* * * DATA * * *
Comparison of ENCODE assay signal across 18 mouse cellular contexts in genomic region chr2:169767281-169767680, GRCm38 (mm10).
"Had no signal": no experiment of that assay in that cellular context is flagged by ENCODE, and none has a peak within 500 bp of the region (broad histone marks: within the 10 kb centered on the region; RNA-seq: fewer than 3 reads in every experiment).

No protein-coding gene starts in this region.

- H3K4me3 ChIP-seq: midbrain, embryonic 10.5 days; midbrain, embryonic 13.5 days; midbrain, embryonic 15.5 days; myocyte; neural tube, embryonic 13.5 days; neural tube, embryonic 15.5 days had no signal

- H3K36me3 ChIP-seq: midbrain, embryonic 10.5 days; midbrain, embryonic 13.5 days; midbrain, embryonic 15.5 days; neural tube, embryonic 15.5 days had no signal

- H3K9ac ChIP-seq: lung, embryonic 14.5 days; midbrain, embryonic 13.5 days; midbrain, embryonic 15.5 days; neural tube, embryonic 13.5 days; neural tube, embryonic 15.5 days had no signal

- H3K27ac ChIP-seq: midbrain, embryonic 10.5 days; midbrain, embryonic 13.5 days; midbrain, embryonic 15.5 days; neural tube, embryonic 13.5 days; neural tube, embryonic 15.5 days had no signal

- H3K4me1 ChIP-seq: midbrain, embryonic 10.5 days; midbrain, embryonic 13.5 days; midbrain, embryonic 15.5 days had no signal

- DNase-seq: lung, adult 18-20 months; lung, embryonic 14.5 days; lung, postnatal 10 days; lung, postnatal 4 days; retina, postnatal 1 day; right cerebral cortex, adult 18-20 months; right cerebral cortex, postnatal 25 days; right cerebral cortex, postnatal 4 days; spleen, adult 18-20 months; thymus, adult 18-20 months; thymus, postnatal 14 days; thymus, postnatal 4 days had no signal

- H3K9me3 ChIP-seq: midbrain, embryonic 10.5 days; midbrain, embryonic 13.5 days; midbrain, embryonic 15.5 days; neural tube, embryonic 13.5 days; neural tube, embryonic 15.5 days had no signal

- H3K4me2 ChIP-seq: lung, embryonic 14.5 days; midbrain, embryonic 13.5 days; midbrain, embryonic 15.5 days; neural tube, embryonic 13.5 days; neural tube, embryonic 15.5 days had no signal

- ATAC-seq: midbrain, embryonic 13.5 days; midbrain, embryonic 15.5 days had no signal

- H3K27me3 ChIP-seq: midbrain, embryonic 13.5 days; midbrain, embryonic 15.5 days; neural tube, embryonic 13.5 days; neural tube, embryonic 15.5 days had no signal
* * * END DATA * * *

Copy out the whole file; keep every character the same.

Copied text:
Comparison of ENCODE assay signal across 18 mouse cellular contexts in genomic region chr2:169767281-169767680, GRCm38 (mm10).
"Had no signal": no experiment of that assay in that cellular context is flagged by ENCODE, and none has a peak within 500 bp of the region (broad histone marks: within the 10 kb centered on the region; RNA-seq: fewer than 3 reads in every experiment).

No protein-coding gene starts in this region.

- H3K4me3 ChIP-seq: midbrain, embryonic 10.5 days; midbrain, embryonic 13.5 days; midbrain, embryonic 15.5 days; myocyte; neural tube, embryonic 13.5 days; neural tube, embryonic 15.5 days had no signal

- H3K36me3 ChIP-seq: midbrain, embryonic 10.5 days; midbrain, embryonic 13.5 days; midbrain, embryonic 15.5 days; neural tube, embryonic 15.5 days had no signal

- H3K9ac ChIP-seq: lung, embryonic 14.5 days; midbrain, embryonic 13.5 days; midbrain, embryonic 15.5 days; neural tube, embryonic 13.5 days; neural tube, embryonic 15.5 days had no signal

- H3K27ac ChIP-seq: midbrain, embryonic 10.5 days; midbrain, embryonic 13.5 days; midbrain, embryonic 15.5 days; neural tube, embryonic 13.5 days; neural tube, embryonic 15.5 days had no signal

- H3K4me1 ChIP-seq: midbrain, embryonic 10.5 days; midbrain, embryonic 13.5 days; midbrain, embryonic 15.5 days had no signal

- DNase-seq: lung, adult 18-20 months; lung, embryonic 14.5 days; lung, postnatal 10 days; lung, postnatal 4 days; retina, postnatal 1 day; right cerebral cortex, adult 18-20 months; right cerebral cortex, postnatal 25 days; right cerebral cortex, postnatal 4 days; spleen, adult 18-20 months; thymus, adult 18-20 months; thymus, postnatal 14 days; thymus, postnatal 4 days had no signal

- H3K9me3 ChIP-seq: midbrain, embryonic 10.5 days; midbrain, embryonic 13.5 days; midbrain, embryonic 15.5 days; neural tube, embryonic 13.5 days; neural tube, embryonic 15.5 days had no signal

- H3K4me2 ChIP-seq: lung, embryonic 14.5 days; midbrain, embryonic 13.5 days; midbrain, embryonic 15.5 days; neural tube, embryonic 13.5 days; neural tube, embryonic 15.5 days had no signal

- ATAC-seq: midbrain, embryonic 13.5 days; midbrain, embryonic 15.5 days had no signal

- H3K27me3 ChIP-seq: midbrain, embryonic 13.5 days; midbrain, embryonic 15.5 days; neural tube, embryonic 13.5 days; neural tube, embryonic 15.5 days had no signal